"Step up, Canada (on Climate Change.) It's Gettin' Hot In Here," Students at Foreign Policy Camp Say
Starting today in Copenhagen leaders of about 170 countries will be discussing the future of global climate change. What will the next – after controversial Kyoto – UN Climate Summit bring?
Not only politicians, but many activists have been preparing for this summit. Last Monday I witnessed a curious preparation for a flash mob to take place at Waterfront Station at around noon. A bunch of young people with a huge sign saying “Canada, Make Us Proud in Copenhagen” performed their version of the song It’s getting hot in here. Their goal was to catch attention of those walking by to the upcoming summit and inform people of how they can influence the official position of Canada. They sang something like: “It’s hot in here, there’s too much carbon in the atmosphere. Step up, Canada, and make a move, and make us proud in Copenhagen.”
The group was obviously excited and passionate about the issue, and so were many others present at the Foreign Policy Camp, a conference hosted that day at SFU Harbour Centre. It was a very unusual conference. In the opening word the speaker said that the idea of this conference was coming from students who wanted to organize a forum for discussing the foreign policy concerns that Canadians might have; but do it in a fashion differing from a usual conference of this sort where the participants would be mainly white males, high in the policy-making hierarchy. The informal setting of this conference began with an opening welcome from an amazing African drum performer who engaged the whole audience in drumming. His aim was to encourage everybody that expertise is not the exclusive permission for engaging into some activity (be it African drumming or foreign policy-making). What is more important is whether you care enough.
I was present at the session on Climate Change where activists from different sectors presented their strategies, successes and failures in the business of influencing politicians and citizens of Canada with regards to the global climate change problem. There were academics, members of various NGOs and student clubs, just interested individuals. A very interesting project was presented by faculty members of the University of Calgary, representing the most reluctant province to acknowledge the reality of global warming. They shared about the global forum World Wide Views that took place in Canada and a number of other countries this past September. Randomly selected citizens participated in the discussion on global climate change and formulated policy recommendations for their governments to take into account during the Copenhagen Summit. The results obtained in Canada showed that citizens: 1) recognized global climate change as an urgent issue and 2) requested the officials to move forward at the upcoming UN summit regardless of the US position and 3) to commit to increasing the CO2 reduction targets even without a similar commitment on the side of the developing nations.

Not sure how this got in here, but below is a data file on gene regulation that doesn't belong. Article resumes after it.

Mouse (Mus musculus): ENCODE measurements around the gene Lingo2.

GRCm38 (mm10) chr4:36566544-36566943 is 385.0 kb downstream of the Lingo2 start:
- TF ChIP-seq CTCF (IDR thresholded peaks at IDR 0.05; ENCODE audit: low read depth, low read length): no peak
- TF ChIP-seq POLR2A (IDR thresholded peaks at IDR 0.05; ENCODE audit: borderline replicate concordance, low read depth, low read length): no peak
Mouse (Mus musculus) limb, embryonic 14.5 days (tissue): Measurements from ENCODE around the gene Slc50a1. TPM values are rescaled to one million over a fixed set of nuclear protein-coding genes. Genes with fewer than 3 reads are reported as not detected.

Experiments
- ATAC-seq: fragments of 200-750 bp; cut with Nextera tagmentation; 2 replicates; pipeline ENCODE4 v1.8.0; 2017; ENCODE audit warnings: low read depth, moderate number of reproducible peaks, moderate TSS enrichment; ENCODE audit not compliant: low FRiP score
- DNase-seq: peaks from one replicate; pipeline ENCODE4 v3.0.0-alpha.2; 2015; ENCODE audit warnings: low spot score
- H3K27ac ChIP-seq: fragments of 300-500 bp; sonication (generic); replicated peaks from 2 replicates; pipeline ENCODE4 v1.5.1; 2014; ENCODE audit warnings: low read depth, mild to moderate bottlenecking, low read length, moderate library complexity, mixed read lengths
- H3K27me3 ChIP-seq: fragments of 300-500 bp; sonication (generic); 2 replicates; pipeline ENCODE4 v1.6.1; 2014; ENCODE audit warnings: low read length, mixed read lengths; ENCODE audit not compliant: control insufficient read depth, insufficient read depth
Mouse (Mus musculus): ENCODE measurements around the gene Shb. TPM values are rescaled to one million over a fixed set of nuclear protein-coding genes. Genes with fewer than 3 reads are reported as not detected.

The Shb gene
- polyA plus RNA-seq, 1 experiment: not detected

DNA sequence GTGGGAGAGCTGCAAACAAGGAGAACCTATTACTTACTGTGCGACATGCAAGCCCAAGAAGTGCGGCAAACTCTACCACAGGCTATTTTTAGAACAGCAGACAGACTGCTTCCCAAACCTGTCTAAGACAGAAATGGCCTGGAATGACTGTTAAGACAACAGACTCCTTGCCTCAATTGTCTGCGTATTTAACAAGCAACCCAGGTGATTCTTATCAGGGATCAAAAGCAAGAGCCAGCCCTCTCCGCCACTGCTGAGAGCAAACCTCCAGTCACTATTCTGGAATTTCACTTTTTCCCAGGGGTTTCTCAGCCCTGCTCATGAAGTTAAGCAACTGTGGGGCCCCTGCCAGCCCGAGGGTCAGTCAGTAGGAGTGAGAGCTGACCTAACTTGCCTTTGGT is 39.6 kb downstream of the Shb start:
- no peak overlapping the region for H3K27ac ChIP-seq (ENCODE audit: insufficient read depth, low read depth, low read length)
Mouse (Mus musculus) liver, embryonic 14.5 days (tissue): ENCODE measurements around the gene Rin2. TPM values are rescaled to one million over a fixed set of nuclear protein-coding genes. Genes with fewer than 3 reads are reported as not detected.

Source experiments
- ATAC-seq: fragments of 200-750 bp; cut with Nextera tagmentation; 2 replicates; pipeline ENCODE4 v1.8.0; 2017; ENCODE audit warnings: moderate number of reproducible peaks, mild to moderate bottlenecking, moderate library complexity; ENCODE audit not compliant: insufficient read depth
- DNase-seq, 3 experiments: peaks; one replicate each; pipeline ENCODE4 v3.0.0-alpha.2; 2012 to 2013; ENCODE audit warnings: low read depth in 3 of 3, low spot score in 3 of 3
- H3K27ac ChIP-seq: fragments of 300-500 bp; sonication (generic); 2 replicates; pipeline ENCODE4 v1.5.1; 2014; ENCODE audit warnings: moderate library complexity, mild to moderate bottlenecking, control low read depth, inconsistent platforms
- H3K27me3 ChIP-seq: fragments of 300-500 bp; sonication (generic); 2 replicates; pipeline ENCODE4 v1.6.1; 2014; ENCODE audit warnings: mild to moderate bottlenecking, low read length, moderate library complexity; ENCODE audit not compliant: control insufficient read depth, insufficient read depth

Compared to the results obtained in the citizen discussions of other countries, Canadians were a bit more conservative. Moreover, the activists present at the Foreign Policy Camp session shared that many Canadians still don’t realize that their country is behind even the US and Saudi Arabia in its commitment to action on global warming. That’s why several groups of young people have been and will be organizing flash mobs around Vancouver to deliver the message of how really low Canada’s commitment on this issue is. They said that many are still holding onto the stereotype of Canada as one of the greenest nations in the world.
Unfortunately, it’s not just holding onto the stereotype. Have you tried counting the number of people sipping their warm drinks from paper cups as you are coming to work? It has to be more than holding onto a pleasant stereotype because even at this progressive Foreign Policy Camp conference we had a lunch where pineapples were not the only product imported from afar… I am not pointing finger at the organizers of this conference, but to the global reality of insatiable consumption. This plague is not exclusive to the developed nations only. I am from Ukraine, where as soon as we got rid of the Soviet deficit on soap and clothes, we gladly indulged into consumption feast. And as the politicians start deliberating today, I know I can do more than give my policy recommendations to them.